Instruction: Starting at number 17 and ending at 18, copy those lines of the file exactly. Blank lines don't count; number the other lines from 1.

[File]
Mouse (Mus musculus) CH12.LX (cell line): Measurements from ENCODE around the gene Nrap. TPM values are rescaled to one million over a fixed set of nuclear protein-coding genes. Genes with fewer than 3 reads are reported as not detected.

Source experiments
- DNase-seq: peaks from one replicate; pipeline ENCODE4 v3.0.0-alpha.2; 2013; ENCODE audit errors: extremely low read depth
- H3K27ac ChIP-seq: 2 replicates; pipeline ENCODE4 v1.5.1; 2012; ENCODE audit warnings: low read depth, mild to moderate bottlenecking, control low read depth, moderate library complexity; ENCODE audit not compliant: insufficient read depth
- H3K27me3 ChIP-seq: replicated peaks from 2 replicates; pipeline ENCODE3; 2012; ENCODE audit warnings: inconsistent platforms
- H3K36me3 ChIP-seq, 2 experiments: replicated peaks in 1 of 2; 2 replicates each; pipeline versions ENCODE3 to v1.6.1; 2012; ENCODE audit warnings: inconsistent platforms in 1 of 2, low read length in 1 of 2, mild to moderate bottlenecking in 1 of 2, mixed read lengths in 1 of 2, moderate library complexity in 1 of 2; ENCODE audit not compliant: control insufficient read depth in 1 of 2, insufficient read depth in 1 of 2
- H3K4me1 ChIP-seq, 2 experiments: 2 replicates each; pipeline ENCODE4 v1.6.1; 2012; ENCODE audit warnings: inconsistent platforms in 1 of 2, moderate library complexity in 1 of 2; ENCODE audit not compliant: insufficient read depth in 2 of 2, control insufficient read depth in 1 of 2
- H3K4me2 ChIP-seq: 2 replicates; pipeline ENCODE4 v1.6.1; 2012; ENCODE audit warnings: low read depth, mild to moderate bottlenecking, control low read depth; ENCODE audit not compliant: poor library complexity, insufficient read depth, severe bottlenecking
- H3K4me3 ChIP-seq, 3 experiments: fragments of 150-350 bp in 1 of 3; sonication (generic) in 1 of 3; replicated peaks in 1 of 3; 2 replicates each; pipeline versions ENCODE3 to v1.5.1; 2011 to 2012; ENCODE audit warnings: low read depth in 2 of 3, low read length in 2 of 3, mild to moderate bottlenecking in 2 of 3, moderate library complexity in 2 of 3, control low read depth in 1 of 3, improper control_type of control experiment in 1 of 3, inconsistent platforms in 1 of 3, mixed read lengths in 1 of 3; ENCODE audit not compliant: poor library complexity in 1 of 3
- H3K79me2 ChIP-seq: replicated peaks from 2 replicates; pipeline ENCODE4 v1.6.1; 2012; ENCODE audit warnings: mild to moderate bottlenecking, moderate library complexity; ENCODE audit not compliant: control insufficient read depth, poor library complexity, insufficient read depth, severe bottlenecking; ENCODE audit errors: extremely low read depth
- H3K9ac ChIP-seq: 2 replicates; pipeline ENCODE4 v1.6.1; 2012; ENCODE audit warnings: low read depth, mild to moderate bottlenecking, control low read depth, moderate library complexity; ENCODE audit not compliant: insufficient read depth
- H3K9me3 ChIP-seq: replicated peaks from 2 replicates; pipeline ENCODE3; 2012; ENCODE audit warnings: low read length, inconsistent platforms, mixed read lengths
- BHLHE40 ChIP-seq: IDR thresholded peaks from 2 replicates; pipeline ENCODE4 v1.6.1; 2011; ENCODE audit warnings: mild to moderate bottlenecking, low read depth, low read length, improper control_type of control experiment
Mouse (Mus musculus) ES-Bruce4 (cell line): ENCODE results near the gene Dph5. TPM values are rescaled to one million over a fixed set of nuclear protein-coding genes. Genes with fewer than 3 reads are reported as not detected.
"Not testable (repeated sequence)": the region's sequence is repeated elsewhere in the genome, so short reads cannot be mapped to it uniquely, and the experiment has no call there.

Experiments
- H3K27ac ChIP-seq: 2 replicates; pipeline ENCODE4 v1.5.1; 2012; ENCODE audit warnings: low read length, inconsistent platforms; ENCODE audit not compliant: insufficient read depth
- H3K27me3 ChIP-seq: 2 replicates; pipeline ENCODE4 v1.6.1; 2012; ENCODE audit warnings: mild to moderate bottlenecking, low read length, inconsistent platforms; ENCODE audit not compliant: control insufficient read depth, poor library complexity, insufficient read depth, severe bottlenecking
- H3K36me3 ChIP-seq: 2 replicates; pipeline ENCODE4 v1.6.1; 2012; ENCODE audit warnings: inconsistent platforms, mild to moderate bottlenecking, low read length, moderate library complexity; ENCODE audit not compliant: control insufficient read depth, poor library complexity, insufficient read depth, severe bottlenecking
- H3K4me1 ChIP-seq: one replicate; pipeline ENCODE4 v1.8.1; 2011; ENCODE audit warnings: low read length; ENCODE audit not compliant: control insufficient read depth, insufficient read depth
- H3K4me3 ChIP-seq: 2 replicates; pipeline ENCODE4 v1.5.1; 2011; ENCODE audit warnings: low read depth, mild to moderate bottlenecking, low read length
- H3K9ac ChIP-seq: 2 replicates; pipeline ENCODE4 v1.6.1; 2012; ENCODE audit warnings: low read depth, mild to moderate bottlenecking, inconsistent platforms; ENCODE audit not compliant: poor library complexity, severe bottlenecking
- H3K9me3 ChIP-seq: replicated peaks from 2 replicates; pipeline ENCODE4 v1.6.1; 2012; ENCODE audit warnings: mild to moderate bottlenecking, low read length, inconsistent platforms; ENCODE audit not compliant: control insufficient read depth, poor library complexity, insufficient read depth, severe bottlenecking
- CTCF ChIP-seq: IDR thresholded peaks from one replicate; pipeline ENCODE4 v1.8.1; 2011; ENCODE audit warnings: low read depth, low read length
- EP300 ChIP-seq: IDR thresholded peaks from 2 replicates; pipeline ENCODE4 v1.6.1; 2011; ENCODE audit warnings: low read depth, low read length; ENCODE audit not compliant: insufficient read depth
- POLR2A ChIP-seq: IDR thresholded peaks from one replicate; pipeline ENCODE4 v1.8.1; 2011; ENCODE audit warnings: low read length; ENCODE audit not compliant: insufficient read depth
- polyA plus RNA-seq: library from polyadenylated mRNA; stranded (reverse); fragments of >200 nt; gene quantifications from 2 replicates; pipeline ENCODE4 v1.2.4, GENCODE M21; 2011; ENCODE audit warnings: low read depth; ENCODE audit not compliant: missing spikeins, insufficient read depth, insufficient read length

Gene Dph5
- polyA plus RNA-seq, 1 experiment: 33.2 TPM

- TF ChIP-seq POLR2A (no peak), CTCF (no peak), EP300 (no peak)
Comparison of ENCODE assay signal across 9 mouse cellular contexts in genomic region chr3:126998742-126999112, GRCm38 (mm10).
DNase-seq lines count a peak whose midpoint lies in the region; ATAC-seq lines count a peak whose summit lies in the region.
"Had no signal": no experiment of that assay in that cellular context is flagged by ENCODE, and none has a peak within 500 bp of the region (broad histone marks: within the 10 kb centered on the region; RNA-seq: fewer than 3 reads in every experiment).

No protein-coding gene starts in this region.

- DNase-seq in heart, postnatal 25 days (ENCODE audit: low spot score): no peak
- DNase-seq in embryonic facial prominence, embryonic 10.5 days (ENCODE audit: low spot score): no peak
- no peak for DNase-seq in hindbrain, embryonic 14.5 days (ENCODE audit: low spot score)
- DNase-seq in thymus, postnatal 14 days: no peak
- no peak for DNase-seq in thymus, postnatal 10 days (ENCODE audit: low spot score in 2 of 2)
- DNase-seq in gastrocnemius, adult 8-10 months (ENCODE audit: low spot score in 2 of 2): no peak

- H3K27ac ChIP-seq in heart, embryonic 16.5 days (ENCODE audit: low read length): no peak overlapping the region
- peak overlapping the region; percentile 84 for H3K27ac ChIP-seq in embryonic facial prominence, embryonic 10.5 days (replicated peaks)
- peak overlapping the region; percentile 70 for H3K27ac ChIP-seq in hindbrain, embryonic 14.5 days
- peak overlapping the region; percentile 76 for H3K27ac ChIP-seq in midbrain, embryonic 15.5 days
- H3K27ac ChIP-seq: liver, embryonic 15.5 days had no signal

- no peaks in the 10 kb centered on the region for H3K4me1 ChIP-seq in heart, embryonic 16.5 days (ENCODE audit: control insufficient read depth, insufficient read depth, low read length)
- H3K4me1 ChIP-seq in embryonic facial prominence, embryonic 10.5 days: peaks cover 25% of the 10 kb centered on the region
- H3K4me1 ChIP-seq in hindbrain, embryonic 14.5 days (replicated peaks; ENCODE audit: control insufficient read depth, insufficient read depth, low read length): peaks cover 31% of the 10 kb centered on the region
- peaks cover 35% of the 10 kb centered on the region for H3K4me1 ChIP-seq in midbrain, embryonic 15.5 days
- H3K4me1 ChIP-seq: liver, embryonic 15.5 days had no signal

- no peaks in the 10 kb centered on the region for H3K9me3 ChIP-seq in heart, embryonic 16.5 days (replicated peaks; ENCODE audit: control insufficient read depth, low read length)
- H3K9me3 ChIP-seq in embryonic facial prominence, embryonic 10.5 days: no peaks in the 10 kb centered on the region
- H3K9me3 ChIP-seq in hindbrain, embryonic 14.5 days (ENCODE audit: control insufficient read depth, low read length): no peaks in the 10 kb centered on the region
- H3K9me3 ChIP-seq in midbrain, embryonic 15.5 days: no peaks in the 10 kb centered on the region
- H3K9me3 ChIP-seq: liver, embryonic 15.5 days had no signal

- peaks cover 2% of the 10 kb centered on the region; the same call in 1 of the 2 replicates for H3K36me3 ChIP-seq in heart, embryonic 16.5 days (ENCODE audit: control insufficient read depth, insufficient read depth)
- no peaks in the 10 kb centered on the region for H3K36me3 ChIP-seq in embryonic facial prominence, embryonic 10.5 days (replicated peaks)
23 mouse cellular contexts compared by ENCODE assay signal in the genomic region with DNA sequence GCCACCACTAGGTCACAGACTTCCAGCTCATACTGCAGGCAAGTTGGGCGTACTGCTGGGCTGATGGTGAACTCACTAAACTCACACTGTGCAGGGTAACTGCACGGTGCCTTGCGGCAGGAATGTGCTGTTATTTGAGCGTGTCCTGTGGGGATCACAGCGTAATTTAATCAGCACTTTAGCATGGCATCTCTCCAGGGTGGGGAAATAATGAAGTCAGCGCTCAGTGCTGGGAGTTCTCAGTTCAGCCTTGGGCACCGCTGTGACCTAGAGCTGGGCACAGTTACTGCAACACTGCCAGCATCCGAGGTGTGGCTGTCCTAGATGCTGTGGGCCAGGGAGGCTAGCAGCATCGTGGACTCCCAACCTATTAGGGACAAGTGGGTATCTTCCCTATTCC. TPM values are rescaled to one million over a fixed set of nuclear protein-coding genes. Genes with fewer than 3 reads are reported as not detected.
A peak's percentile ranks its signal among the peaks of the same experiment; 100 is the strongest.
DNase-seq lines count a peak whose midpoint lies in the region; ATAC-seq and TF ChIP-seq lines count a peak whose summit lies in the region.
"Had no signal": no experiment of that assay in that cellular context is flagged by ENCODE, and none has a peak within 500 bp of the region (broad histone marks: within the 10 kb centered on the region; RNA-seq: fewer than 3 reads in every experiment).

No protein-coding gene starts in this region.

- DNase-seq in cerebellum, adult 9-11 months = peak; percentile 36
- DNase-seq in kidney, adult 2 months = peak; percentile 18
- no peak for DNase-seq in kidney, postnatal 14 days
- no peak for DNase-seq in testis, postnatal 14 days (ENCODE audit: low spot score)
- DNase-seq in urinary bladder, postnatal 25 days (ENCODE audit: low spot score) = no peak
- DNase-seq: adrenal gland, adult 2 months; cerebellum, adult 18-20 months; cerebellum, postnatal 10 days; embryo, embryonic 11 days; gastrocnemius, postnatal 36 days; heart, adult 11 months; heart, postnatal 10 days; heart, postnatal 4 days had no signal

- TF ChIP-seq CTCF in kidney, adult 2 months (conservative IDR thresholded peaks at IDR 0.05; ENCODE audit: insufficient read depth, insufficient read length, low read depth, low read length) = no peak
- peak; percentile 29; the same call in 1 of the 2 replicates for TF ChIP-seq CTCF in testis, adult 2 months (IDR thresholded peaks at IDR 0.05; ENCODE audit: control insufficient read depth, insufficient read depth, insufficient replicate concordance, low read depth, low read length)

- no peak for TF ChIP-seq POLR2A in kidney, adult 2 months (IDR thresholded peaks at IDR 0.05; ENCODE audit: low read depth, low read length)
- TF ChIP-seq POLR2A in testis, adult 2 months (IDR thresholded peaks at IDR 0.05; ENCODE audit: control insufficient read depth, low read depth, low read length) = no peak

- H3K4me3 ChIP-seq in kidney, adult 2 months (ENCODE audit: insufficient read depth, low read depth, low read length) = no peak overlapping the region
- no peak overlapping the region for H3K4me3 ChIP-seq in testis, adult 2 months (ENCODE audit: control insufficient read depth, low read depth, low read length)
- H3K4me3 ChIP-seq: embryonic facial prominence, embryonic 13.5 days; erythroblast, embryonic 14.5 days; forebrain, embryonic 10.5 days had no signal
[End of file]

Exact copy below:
- H3K27ac ChIP-seq: 2 replicates; pipeline ENCODE4 v1.5.1; 2012; ENCODE audit warnings: low read length, inconsistent platforms; ENCODE audit not compliant: insufficient read depth
- H3K27me3 ChIP-seq: 2 replicates; pipeline ENCODE4 v1.6.1; 2012; ENCODE audit warnings: mild to moderate bottlenecking, low read length, inconsistent platforms; ENCODE audit not compliant: control insufficient read depth, poor library complexity, insufficient read depth, severe bottlenecking